READER CONFESSION: Sometimes if there is no one around (or just a few people, or occasionally even near a busy street…) I let my dog off-leash. She’s well-behaved and we’ve never had any issues, but I still get strange looks from people and wonder if what I’m doing is okay.
AM I BREAKING THE LAW?
WHAT IS THE LAW ON THE BOOKS?
Municipal Code of Chicago; 7-12-030; Animals shall be restrained. This law dictates that all people with pets must keep their companion animal on a leash whenever they are outside their caregiver’s property.
WHO DOES THIS AFFECT?
This mostly affects you, and how awful it would be if something horrible happened to your dog. It also affects any other dogs or people in the vicinity who may be afraid of dogs, have allergies, or just don’t feel like socializing. While your four-legged constituent may have the best intentions, not everyone is going to love your dog as much as you do.
THE REASONING BEHIND THE LAW
All people deserve to walk freely around the city without feeling threatened. (Even if you think there is no way your tiny five-pound fluff ball could scare someone, there is a person out there who is terrified of her!) If people were not required to keep their dogs on-leash while moving about the city, the potential for unwanted encounters between people and dogs and between dogs and other dogs would increase exponentially.
A violation of this law carries a fine of $300. However, if your pet is unrestrained and severely injures another person, the fine is raised to a minimum of $1,000 with a maximum of $10,000. Damage to property carries a fine between $300 and $1,000. In addition to a fine, you may be required to submit full restitution to the victim, be incarcerated for up to six months, or be required to perform up to 100 hours of community service (or any combination of those).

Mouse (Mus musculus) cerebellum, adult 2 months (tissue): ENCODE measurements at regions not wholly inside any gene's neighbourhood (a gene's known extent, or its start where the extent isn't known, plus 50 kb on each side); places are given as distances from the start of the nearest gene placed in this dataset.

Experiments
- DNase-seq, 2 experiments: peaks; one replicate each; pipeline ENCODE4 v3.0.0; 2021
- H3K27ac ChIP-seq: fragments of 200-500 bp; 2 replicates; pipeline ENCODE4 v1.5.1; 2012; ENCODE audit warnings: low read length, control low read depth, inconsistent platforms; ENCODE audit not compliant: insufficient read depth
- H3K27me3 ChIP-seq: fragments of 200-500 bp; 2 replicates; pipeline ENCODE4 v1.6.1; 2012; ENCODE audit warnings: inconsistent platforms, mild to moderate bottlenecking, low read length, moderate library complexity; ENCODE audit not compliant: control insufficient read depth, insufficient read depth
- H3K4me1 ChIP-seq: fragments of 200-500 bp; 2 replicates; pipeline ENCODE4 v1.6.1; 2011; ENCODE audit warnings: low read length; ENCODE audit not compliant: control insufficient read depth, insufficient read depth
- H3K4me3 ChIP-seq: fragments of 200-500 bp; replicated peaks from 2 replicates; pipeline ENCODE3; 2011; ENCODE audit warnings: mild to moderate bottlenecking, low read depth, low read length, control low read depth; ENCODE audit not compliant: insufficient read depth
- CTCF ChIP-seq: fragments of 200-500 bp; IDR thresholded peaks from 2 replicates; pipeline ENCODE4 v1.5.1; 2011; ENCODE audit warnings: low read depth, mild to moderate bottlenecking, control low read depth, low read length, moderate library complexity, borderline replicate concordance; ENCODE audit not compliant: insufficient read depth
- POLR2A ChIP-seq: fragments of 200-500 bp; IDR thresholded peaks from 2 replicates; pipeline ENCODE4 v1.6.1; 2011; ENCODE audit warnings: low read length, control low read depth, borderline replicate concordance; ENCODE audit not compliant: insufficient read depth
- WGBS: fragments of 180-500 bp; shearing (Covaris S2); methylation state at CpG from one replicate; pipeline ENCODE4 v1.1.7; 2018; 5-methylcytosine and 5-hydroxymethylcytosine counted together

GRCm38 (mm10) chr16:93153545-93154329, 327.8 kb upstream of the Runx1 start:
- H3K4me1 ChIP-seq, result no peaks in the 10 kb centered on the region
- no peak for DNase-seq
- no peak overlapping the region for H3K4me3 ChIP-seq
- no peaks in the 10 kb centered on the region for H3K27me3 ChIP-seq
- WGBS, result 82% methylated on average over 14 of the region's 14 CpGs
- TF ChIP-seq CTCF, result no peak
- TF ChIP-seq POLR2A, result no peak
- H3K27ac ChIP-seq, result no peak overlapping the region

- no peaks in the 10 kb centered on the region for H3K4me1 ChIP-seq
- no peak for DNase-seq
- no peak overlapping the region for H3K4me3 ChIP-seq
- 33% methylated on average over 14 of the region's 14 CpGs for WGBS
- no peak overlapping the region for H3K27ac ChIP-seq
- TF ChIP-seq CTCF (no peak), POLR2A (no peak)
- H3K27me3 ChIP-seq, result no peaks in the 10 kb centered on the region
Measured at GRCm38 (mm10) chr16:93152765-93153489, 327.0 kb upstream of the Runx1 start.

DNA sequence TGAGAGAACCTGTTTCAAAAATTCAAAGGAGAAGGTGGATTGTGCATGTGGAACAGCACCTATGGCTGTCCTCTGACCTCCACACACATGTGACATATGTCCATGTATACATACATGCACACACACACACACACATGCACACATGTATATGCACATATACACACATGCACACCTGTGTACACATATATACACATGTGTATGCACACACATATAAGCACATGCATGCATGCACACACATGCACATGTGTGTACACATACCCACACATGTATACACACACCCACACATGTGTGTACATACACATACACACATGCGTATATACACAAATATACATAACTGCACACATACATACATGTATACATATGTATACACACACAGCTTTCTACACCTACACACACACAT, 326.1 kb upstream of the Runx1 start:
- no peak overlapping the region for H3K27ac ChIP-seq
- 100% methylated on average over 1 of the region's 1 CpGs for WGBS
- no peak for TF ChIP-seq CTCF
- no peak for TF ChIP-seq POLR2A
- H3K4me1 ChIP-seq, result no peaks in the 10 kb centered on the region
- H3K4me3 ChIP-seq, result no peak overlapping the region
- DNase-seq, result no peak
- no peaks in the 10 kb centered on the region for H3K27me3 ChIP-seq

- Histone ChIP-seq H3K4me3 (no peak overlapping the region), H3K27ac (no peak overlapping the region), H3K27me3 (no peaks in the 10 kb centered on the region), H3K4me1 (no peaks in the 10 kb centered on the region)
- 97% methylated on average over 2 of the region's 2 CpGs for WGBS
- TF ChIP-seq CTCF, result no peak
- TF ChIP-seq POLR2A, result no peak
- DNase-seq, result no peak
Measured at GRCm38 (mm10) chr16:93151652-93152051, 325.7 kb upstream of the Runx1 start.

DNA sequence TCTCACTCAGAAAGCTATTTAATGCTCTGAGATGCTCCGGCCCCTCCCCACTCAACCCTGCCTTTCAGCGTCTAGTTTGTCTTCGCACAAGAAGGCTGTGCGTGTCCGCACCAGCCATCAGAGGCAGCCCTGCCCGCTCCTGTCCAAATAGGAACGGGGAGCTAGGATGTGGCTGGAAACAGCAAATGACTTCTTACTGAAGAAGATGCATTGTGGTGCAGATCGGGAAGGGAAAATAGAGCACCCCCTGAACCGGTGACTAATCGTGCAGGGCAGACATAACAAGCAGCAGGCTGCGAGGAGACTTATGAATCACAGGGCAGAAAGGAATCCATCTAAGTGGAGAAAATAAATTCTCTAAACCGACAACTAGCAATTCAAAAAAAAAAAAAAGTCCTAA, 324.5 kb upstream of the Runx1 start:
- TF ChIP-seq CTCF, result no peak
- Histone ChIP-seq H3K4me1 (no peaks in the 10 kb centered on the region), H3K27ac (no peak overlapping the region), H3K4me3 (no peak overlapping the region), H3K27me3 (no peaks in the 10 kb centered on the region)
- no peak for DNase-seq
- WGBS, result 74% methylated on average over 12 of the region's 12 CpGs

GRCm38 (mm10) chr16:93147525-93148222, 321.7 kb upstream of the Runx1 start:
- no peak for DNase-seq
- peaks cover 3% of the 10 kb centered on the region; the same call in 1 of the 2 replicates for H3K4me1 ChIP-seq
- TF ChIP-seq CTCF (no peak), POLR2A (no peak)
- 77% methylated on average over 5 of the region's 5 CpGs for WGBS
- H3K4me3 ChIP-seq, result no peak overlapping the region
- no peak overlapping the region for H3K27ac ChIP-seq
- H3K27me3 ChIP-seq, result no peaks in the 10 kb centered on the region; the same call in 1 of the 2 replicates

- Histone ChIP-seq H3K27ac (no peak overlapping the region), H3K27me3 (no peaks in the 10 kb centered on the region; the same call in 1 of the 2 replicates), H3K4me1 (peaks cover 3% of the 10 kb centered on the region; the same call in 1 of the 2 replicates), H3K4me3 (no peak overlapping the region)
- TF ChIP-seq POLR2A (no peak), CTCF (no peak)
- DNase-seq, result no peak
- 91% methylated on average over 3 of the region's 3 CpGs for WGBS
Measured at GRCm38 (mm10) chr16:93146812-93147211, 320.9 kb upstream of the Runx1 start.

IS THIS LAW REALLY NECESSARY?
Yes. Who is it really hurting when you let your dog off-leash? Hopefully no one. But while we understand that it can be tempting to let your well-behaved dog off-leash on a quiet Sunday morning or at an empty park, there is always the danger of an unknown variable distracting your dog and eliciting fearful or unusual behavior––a risk that could end up in injury to your pet or others. Plus, should a police officer happen upon you and your leashless dog, you may receive a ticket and a fine.
Do the right thing: Be a good canine ambassador and keep your dog on-leash. This easy choice protects her health and well-being, eases the comfort level of those around you, and makes you a kind, conscious, law-abiding citizen.